Would I be lawfully able to draw my ccw in this situation?
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Thread: Would I be lawfully able to draw my ccw in this situation?

  1. Would I be lawfully able to draw my ccw in this situation?

    I am a fairly small person 5'7, skinny, bout 125 pounds. If I was physically attacked by one or 2 persons significantly bigger than myself, say the attackers are not armed with any weapons but their own means of brutality (fists, kicks) I wouldn't ever want to draw my pistol on anyone without a weapon, but I'm not a good fighter. Like what if while I was getting beat up they saw I carried and could grab my gun and use it against me. My question is would i lawfully be able to use my firearm in a situation such as this?

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  3. #2
    Join Date
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    First, understand your state's deadly force law. Second, if there is a disparity of force to the extent that you are in fear of death or serious bodily harm, then you normally can respond with deadly force even though the attacker does not have a weapon. Watch this video: James Yeager - Lethal Force and Hand-to-Hand Combat.

  4. #3
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    Bofh is right about it varying from state to state, but generally-speaking, the standard is state of mind of a "reasonable person" rather than actual, tangible evidence (such as the presence of a weapon by your assailant) for when use of deadly force is authorized. Witness the case of George Zimmerman. FL has a strong Stand Your Ground law. It was determined by the cops the night of the incident that his use of deadly force fell within the parameters of that law, and he was released. After the hoopla arose and the state's AG got involved, Zimmerman's attorneys chose not to go to a SYG hearing, where, had Zimmerman prevailed, there never would've been a trial. The "reasonable person" standard for being in fear for one's life can come from having one's head bashed against a wall or a concrete sidewalk or punched, kicked or stomped just as assuredly as staring down the barrel of a gun can invoke the same reasonable fear. Most states' laws recognize that these calculations are made in the heat of battle and attempt to balance (to one degree or another) between the human instinct for survival against law that provides for public safety. Like Zimmerman, it may take a jury trial to impose which side is weighted more heavily on the balancing scale, but whether it be a decision by the cop on the street or the local prosecutor evaluating pursuing charges or the jury at the end of a trial, the reasonable person standard is always (supposed to be) employed throughout their determination process in every jurisdiction that I've ever looked into in this country.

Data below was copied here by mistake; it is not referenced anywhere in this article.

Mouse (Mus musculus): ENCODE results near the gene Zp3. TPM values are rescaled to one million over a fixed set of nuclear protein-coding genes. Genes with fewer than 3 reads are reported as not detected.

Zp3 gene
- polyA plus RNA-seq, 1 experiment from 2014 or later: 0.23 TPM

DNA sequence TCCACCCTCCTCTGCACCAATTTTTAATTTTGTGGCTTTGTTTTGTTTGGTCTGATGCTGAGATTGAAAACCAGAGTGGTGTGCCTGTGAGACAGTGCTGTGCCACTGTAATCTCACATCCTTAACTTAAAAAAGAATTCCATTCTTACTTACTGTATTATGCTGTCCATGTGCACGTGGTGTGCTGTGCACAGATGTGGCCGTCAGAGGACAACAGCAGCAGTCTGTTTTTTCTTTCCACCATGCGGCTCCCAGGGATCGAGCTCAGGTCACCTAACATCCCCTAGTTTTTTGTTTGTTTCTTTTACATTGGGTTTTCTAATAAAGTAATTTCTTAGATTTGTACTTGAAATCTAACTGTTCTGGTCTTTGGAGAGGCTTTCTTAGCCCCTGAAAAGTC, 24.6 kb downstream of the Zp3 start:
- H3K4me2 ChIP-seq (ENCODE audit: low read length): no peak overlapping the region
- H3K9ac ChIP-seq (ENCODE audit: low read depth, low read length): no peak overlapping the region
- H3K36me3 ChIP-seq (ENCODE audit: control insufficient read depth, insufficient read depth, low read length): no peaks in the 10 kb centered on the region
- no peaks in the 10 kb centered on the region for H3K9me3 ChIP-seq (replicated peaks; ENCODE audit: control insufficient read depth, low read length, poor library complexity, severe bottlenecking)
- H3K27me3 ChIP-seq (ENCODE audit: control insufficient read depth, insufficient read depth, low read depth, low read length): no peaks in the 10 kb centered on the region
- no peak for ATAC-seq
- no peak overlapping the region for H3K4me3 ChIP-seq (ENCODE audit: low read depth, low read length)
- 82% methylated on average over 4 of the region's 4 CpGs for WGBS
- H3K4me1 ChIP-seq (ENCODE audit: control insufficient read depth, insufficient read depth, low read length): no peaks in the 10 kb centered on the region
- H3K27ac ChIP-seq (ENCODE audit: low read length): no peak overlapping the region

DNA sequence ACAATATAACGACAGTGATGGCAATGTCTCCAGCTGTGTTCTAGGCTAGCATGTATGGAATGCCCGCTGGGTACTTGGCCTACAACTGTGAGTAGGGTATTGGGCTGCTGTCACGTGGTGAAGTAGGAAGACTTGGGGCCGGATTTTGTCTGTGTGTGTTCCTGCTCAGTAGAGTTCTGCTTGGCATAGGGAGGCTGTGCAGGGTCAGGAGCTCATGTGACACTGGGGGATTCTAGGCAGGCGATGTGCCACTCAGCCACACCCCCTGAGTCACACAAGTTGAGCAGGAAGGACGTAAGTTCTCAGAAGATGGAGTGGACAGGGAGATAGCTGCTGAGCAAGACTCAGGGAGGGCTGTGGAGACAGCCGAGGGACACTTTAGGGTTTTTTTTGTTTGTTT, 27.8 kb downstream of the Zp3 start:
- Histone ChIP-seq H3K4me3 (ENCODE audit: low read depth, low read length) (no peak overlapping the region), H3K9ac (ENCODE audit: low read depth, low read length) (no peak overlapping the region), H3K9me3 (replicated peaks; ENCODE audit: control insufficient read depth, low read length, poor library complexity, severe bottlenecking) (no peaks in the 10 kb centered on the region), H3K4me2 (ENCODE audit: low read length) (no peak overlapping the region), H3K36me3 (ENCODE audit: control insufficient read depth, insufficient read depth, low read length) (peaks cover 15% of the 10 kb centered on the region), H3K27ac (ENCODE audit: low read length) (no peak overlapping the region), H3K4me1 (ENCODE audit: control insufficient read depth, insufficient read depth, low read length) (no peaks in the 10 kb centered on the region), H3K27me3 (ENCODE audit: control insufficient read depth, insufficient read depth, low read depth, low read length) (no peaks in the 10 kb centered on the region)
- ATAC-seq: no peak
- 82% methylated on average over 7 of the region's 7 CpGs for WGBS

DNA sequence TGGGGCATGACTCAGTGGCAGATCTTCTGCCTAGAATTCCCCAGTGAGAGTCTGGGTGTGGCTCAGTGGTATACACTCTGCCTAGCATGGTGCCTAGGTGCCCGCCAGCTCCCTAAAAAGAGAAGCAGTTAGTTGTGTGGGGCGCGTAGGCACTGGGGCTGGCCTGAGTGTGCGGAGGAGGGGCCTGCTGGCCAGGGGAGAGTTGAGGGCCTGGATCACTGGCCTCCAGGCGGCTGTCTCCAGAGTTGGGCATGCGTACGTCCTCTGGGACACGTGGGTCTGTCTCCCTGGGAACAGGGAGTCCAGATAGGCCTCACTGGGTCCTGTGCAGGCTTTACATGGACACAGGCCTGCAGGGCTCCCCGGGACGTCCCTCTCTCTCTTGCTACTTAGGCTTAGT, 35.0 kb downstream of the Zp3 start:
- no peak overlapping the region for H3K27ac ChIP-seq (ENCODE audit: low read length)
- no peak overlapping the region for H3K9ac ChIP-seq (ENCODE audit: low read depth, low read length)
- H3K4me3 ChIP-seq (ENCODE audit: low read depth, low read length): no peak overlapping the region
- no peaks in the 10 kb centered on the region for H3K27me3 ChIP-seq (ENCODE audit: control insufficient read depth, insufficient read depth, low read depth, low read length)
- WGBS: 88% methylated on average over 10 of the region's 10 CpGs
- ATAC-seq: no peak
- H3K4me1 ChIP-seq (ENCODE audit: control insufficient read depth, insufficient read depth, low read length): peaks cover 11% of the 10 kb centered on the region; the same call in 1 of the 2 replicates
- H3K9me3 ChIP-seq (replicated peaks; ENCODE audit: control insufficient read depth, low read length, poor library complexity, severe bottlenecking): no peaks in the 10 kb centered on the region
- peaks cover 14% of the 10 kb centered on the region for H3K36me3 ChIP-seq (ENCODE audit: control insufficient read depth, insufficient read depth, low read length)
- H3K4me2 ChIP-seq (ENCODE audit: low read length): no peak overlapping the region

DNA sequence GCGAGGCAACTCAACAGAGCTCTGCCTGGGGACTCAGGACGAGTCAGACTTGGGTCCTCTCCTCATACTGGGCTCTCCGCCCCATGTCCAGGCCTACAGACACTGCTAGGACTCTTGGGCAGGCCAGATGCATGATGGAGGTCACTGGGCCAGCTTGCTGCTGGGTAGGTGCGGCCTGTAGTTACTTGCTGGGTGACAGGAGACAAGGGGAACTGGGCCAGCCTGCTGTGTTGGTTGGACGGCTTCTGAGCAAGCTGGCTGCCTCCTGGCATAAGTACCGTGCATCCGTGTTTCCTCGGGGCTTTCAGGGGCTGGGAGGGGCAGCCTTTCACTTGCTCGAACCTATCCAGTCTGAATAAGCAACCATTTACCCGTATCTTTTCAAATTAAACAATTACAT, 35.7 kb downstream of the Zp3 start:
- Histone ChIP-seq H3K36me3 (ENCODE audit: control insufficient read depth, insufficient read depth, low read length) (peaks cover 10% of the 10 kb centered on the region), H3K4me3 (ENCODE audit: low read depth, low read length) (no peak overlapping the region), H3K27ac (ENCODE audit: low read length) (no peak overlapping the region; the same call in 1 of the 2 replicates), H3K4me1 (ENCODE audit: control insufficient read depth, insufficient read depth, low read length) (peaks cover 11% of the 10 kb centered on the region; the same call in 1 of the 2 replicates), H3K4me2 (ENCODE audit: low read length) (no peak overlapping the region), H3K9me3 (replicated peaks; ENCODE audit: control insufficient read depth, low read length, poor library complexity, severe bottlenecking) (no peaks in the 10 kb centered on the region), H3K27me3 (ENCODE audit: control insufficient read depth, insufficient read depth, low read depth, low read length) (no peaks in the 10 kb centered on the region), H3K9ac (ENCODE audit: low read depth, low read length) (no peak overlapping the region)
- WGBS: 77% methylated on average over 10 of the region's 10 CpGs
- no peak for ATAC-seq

Bottom line, you will always have to justify the use of a gun as an act of self-defense. If you can't get to self-defense through the reasonable person standard, whatever that means to the people you're trying to justify your actions to, then you're most likely not going to fare too well. In other words, there is no absolute correct answer to your question. And jurisdiction definitely has meaning. In most states, even in 1984, Bernard Goetz never would've faced trial for the shooting he was involved in, but in NYC, he went to trial for charges ranging from attempted murder at the top, to several weapons charges at the bottom, only one of which of the latter was he convicted on. He spent 8 months of a one-year sentence in prison on that one charge, and was subsequently financially ruined when one of the survivors sued him and won a judgment of $43 million. Shooting someone, even when reasonable people would have done the same thing, is always a crap-shoot. Sometimes you'll win, and sometimes you'll lose, and I am talking about the legal battle that may ensue after the fact, not the battle for your life that you presumably believed you were in at the time of the shooting.